Having treated and seen so many people from a lot of different backgrounds, we get many questions. One of the more consistent questions seems to be ‘How long should I hold a stretch?’

Should it be 5 seconds, 15 or 30? And so on…

To answer this we need to ask ourselves, what is the purpose of our stretching?

The aim of stretching is to help gain a full range of movement from the muscles fibres and to increase it if possible.

There are various types of stretching, each with a view to increase musculotendinous length, such as:

  • Sustained
  • PNF
  • Ballistic

We aren’t considering Ballistic here, as its use in a therapeutic setting isn’t suitable and can cause injury.

All tissue has a physiological barrier and physical qualities that, when maintained to a maximum efficiency, help the body move and function at their best.

This is what stretching can help with, allowing the muscles to function at their optimum to give you better movement, mobility and response. Something commonly mentioned in the clinic is that “structure governs function”.

With this in mind the elements to a good workout include warm up, your activity, cool down and stretch routine.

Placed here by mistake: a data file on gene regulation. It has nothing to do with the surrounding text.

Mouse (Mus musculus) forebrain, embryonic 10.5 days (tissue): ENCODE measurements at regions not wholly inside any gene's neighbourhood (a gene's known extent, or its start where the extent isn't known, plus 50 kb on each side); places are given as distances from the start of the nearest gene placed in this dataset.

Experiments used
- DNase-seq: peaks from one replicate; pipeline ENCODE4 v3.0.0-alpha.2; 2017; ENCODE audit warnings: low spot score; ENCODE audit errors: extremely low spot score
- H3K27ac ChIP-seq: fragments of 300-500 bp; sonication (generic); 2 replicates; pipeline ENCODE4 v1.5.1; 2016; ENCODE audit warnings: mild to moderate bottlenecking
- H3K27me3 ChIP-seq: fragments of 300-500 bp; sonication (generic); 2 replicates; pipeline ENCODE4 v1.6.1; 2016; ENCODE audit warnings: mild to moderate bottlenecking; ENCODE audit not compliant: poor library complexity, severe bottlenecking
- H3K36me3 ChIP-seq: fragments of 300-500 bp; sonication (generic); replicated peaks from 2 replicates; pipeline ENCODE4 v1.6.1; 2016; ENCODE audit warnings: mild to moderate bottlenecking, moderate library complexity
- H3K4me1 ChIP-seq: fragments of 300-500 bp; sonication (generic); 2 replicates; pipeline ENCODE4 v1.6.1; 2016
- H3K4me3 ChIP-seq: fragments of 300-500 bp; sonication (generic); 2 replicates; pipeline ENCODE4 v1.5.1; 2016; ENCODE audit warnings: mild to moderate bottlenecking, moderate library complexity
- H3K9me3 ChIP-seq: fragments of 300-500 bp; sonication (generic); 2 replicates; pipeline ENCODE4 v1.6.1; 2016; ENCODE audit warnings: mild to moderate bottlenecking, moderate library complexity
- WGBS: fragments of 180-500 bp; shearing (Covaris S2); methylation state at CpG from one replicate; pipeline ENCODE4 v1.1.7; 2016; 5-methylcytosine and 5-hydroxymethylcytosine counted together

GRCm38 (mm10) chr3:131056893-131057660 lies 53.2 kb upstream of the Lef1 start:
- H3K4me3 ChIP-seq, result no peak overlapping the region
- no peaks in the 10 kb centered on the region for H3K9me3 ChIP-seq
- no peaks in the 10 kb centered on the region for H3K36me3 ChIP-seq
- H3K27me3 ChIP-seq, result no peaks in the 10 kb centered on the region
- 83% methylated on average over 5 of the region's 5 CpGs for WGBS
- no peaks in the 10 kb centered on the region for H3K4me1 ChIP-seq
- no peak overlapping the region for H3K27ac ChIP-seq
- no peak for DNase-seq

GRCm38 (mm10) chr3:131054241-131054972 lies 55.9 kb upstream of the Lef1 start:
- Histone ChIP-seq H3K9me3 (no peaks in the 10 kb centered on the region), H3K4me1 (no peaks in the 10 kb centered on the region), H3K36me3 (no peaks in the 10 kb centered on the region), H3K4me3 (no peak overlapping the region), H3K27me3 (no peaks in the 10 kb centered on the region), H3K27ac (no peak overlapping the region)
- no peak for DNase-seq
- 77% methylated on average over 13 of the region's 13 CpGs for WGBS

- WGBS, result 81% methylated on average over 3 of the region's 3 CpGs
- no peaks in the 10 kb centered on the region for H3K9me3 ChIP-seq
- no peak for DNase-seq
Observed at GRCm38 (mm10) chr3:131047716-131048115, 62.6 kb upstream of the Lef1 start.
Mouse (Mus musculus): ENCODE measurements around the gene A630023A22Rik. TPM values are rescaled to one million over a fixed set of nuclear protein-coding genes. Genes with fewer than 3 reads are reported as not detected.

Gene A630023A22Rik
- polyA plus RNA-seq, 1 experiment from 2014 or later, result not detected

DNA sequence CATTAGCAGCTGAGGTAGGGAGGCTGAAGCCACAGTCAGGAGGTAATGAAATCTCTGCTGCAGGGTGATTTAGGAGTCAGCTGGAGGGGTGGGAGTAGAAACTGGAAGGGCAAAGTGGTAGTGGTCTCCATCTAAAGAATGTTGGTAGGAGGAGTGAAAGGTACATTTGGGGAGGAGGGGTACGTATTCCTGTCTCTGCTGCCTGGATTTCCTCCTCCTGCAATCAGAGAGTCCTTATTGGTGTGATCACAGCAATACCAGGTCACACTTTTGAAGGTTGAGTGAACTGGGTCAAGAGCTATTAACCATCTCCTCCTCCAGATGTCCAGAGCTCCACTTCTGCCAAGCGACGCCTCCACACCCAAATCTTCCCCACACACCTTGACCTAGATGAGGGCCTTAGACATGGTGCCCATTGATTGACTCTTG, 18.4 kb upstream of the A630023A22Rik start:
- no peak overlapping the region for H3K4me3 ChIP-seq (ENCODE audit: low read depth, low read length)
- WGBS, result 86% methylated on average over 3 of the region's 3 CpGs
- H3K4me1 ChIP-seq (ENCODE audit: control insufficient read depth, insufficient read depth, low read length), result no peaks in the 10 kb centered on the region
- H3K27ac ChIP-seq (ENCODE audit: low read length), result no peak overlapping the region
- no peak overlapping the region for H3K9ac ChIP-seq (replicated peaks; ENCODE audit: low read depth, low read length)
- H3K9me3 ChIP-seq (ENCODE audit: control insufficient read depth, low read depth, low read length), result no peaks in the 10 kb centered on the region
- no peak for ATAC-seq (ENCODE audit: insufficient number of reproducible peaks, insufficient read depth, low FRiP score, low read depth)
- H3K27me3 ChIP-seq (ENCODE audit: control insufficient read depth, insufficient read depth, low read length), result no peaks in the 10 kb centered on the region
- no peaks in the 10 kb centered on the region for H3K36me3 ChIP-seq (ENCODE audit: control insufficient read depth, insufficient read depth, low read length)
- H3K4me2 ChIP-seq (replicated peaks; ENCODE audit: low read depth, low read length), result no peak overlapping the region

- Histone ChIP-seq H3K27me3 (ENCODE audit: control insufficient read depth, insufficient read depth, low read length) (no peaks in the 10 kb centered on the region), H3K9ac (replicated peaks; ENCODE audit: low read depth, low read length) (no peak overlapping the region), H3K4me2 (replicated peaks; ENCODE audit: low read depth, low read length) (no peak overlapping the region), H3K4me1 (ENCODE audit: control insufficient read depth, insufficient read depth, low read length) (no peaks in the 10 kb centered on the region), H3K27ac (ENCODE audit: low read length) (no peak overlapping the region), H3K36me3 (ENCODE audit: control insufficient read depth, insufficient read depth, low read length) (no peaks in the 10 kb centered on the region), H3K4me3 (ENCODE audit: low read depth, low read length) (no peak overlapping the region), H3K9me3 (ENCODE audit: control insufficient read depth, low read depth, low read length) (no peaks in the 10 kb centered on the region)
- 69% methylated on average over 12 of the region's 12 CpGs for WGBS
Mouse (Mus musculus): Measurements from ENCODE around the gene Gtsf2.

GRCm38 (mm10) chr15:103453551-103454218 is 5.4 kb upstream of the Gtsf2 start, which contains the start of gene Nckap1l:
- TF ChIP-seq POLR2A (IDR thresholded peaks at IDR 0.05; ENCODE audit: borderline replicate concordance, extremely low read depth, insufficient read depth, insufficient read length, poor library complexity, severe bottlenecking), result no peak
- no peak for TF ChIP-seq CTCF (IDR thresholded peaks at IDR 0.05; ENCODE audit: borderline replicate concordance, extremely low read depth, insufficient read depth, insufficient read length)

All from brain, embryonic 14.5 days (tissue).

Stretching should really be done after you exercise or a separate routine as the influence on stretching muscle fibres does not really prepare the body for a dynamic action, check with your coach, osteopath or Physiotherapist.

During any activity, daily and sports, our bodies adapt to what we do with some activities causing muscles to become shortened and contracted, this can create long-term function dysfunction and imbalance, stretching is used to reduce this and find its resting length.

Sustained stretching is used in a clinical setting and generally held for 30-60 seconds, both have been shown to help in short term actions. Less than 30 seconds doesn’t really help, with no lasting effects really demonstrated.

PNF (Proprioceptive Neuromuscular Facilitation) utilises the contract-relax manoeuvre to work the muscle tissue. There’s a lot of research that often pits Sustained and PNF against one another and the outcome can often vary slightly.

However, we use a combination of the two, utilising 3x PNF function followed by 1x Sustained stretch.

In a clinical setting we have observed good results by this, and for home help a good response to Sustained stretching.

So, what do we recommend for this? For home rehabilitation we generally recommend sustained stretching, minimum is 1x 30 seconds with a more ideal routine  3×30 seconds time permitting.

The important point is to STRETCH.

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